A patient’s health information is highly confidential—in the United States HIPAA protects patient data—and as such, the FHIR makes such data securely available to those who have the right to access it for the benefit of patients needing care. FHIR is used in health information exchanges, electronic health record (EHR) systems, for interoperability across healthcare organizations, integration with payer systems, and web applications and portals for patients and clinicians.

FHIR does not have a security protocol or is opinionated on how to store data. However, it does define an “Audit resource which helps track the origins, history, status, and access of resources as well as user/client authentication to correctly identify people, devices, locations, and organizations that access the data.

Why is FHIR important?

FHIR is essential to both healthcare institutions and patients as it allows for easy exchange of electronic health records between legacy systems. Prior to such standards, when one organization’s EHR system shared records with another organization using a different EHR system, the data could be rejected, altered, or corrupted to the point of being unusable by recipients. Built on and modified with previous clinical and administrative data specifications, FHIR standards address these interoperability issues effectively and EHRs can now be exchanged without issue.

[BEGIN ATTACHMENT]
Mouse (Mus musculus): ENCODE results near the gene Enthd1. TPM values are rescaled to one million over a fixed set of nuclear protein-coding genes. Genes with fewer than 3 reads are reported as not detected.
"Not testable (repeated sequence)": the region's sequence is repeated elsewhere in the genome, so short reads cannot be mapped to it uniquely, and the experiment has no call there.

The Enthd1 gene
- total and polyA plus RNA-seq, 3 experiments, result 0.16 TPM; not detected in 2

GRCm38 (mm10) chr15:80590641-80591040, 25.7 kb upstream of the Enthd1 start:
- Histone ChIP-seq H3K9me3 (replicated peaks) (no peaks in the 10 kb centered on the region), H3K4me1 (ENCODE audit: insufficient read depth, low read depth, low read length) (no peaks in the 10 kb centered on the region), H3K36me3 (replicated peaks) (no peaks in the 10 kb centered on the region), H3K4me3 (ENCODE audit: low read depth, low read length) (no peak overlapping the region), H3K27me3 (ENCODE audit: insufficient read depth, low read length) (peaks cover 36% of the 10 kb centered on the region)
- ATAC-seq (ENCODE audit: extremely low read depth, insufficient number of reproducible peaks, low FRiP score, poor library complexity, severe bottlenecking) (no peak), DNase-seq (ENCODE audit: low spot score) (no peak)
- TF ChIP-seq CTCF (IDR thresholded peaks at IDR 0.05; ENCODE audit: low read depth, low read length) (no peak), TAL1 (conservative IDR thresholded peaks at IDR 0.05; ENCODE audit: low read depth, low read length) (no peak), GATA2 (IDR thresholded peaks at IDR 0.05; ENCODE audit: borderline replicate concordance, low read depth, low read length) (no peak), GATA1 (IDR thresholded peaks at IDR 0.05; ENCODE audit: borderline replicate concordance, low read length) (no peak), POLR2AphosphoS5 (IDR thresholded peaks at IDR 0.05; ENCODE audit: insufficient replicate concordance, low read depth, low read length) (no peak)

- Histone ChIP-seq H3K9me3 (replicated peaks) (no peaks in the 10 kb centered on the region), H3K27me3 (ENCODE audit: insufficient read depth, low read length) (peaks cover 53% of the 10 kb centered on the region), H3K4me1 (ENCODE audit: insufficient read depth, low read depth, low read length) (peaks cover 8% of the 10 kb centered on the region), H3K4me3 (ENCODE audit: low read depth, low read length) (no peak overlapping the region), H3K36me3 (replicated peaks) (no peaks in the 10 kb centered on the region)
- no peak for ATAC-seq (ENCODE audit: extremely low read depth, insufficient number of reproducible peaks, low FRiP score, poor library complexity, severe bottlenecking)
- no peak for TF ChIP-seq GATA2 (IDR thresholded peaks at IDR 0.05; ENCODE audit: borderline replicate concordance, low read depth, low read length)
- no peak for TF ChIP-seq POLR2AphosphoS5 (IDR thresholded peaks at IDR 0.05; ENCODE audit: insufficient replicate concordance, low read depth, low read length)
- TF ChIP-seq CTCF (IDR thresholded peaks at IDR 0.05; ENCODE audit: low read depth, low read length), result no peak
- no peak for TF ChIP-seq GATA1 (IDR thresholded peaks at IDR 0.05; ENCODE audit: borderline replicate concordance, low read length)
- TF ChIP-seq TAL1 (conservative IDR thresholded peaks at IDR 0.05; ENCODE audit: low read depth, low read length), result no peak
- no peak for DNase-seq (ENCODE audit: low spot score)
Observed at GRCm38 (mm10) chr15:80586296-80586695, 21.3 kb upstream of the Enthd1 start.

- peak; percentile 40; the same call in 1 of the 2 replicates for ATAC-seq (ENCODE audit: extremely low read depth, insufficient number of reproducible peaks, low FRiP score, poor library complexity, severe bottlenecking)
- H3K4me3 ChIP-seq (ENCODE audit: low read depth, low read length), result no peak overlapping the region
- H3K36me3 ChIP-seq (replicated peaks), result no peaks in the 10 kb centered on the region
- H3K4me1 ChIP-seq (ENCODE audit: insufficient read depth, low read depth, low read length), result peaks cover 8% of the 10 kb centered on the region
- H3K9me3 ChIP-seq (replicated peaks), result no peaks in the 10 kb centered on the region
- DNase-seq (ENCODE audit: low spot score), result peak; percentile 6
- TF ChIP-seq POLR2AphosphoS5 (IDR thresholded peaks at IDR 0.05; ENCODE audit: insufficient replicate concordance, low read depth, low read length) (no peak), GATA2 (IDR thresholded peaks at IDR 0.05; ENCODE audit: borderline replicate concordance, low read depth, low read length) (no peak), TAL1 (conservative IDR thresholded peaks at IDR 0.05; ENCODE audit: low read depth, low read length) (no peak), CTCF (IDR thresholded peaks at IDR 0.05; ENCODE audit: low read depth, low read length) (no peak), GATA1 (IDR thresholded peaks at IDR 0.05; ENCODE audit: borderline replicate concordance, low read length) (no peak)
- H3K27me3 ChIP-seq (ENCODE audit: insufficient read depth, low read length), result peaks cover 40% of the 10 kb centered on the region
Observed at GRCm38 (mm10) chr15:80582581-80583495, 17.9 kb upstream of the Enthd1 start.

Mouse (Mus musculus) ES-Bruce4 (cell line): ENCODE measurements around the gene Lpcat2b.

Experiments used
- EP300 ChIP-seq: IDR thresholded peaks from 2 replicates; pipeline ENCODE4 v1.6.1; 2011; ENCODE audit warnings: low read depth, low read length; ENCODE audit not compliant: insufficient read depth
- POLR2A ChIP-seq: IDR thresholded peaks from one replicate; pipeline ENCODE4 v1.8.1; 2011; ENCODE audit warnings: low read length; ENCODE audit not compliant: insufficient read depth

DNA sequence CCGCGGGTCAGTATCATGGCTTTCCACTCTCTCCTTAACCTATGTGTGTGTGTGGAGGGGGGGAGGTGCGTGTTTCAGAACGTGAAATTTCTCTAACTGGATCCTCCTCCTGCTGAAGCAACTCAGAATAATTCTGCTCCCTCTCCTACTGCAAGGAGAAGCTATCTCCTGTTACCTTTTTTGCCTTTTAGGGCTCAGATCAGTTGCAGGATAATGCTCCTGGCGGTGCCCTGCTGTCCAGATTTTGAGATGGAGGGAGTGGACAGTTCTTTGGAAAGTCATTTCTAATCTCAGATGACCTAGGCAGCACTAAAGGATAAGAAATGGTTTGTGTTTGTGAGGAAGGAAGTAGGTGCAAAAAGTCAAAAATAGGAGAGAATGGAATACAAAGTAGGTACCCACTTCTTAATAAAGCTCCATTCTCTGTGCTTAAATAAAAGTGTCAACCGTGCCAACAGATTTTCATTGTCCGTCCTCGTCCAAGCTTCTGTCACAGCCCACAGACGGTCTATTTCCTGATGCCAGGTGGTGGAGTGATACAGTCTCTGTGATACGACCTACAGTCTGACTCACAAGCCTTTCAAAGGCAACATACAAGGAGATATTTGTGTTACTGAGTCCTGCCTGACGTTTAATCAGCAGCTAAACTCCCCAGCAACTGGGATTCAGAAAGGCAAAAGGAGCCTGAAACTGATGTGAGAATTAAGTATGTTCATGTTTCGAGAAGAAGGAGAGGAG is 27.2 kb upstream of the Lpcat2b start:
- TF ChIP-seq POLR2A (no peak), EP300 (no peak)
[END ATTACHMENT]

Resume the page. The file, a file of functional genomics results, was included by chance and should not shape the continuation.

With the FHIR standards, patients are also able to obtain their own medical records, providing greater clarity and data ownership for patients seeking to understand conditions and treatment in order to make sound decisions about healthcare options and providers. 

One important element in the wide-spread adoption of FHIR was the Office of National Coordination for Health Information, which published rules and regulations requiring EHR vendors to adopt FHIR. This meant that, rather than allowing EHRs to create and use proprietary methods that would have left health data siloed, a common standard for all was adopted. 

Perhaps most importantly, FHIR facilitates compatibility with any device, smartphone, or laptop allowing medical records to be accessed whenever and wherever needed.

Capable CTA1

How is FHIR implemented

FHIR is a standard that is implemented by various EHR providers as a way to provide a standard interface to access the patient data they hold. FHIR is intended for a variety of users, but designed to give engineers an interface using technologies and standards they are familiar with FHIR significantly reduces the barriers for new developers to build healthcare related apps. 

The FHIR standard provides the following advantages for software developers:

  • Open access with no restrictions